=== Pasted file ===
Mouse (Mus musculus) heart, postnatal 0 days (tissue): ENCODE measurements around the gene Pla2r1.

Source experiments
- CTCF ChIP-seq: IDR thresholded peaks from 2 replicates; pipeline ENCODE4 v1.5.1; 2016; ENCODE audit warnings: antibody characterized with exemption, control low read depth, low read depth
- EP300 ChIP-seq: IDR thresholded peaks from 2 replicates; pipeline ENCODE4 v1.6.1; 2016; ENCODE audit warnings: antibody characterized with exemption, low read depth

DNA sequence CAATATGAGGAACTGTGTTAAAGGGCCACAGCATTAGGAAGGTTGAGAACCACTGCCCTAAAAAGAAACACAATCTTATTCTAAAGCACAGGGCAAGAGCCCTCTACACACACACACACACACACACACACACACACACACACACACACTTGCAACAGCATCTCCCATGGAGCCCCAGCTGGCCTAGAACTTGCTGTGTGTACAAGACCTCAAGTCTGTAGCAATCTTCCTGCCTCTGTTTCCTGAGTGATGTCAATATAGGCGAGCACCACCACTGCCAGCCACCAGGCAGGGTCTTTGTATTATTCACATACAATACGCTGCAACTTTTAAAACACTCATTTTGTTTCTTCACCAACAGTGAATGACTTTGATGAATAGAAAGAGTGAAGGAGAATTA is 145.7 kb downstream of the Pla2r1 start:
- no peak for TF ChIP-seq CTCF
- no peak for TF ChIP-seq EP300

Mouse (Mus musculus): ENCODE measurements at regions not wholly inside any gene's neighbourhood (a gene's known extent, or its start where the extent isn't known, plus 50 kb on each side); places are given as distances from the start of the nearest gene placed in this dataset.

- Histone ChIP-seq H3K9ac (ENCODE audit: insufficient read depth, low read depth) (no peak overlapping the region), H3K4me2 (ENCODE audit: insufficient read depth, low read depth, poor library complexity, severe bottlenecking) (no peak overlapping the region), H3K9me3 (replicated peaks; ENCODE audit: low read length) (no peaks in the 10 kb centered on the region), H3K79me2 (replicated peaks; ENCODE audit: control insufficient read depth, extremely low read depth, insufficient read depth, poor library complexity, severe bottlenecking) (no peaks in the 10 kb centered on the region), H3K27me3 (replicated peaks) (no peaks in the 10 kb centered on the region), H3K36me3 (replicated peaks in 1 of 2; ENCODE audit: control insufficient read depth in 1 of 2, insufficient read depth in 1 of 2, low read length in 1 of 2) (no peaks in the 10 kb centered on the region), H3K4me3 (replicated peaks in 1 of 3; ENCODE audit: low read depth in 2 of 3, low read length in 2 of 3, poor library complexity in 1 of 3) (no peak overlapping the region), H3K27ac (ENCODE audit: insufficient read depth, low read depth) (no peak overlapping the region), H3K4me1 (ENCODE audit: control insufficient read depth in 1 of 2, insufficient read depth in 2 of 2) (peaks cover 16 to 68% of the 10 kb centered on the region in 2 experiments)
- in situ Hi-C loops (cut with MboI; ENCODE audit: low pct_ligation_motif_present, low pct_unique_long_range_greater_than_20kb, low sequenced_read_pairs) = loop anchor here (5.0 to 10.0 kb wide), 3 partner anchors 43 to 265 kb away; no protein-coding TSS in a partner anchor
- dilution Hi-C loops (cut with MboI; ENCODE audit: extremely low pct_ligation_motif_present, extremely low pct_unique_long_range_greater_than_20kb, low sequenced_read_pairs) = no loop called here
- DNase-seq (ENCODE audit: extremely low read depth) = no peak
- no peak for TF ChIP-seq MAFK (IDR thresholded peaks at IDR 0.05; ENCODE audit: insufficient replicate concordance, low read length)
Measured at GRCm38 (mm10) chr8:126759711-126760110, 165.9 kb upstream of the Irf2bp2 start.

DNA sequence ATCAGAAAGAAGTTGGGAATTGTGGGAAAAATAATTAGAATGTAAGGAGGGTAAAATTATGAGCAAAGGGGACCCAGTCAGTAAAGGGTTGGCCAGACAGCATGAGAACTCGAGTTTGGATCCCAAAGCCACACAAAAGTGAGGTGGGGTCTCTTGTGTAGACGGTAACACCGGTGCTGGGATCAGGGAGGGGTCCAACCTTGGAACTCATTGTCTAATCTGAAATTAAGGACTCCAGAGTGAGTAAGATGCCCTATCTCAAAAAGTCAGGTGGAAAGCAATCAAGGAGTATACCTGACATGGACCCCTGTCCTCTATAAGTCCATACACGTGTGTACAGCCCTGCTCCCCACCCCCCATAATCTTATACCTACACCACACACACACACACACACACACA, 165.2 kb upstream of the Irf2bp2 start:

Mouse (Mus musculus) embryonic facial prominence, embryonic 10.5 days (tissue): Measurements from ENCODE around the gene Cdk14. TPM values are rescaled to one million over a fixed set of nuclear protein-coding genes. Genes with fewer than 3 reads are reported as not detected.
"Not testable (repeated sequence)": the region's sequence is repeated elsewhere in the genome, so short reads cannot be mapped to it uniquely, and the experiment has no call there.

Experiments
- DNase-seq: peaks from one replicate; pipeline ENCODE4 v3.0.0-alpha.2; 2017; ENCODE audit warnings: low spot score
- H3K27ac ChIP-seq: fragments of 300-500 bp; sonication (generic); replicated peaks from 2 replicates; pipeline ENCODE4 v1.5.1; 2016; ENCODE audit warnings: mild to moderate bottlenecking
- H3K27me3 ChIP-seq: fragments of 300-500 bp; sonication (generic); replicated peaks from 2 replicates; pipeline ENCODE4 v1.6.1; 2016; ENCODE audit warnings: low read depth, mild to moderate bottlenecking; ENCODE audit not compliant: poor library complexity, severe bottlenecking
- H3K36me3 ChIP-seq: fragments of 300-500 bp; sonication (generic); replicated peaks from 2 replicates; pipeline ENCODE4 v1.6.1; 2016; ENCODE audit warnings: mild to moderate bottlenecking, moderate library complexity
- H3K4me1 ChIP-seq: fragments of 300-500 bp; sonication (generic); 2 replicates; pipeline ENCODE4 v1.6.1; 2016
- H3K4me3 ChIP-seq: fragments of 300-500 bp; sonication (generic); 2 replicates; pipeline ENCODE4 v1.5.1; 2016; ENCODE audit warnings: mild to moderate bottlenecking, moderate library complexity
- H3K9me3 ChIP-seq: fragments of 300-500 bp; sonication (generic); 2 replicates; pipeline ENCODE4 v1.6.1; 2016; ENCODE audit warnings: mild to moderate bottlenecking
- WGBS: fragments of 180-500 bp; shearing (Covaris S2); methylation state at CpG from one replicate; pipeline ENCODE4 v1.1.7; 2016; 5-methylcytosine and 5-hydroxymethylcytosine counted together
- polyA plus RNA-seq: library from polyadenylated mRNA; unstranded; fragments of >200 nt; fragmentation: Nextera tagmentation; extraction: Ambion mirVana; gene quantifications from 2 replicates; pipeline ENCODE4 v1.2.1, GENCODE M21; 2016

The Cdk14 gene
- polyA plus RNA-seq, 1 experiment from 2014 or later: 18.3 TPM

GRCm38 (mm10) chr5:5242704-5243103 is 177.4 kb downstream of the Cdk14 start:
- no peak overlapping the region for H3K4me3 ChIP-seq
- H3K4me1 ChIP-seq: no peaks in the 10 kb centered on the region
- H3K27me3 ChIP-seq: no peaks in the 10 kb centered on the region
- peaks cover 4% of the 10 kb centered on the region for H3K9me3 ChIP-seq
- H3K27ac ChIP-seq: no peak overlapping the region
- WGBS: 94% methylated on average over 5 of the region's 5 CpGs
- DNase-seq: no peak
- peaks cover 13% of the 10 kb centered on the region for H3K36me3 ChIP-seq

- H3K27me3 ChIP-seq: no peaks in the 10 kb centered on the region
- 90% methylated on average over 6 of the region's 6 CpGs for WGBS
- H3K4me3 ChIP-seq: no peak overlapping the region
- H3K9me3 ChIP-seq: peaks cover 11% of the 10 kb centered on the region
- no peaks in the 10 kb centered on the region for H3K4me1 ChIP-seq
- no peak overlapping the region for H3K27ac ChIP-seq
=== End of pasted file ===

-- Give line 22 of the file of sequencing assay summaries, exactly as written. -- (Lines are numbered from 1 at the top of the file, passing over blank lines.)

- H3K36me3 ChIP-seq: fragments of 300-500 bp; sonication (generic); replicated peaks from 2 replicates; pipeline ENCODE4 v1.6.1; 2016; ENCODE audit warnings: mild to moderate bottlenecking, moderate library complexity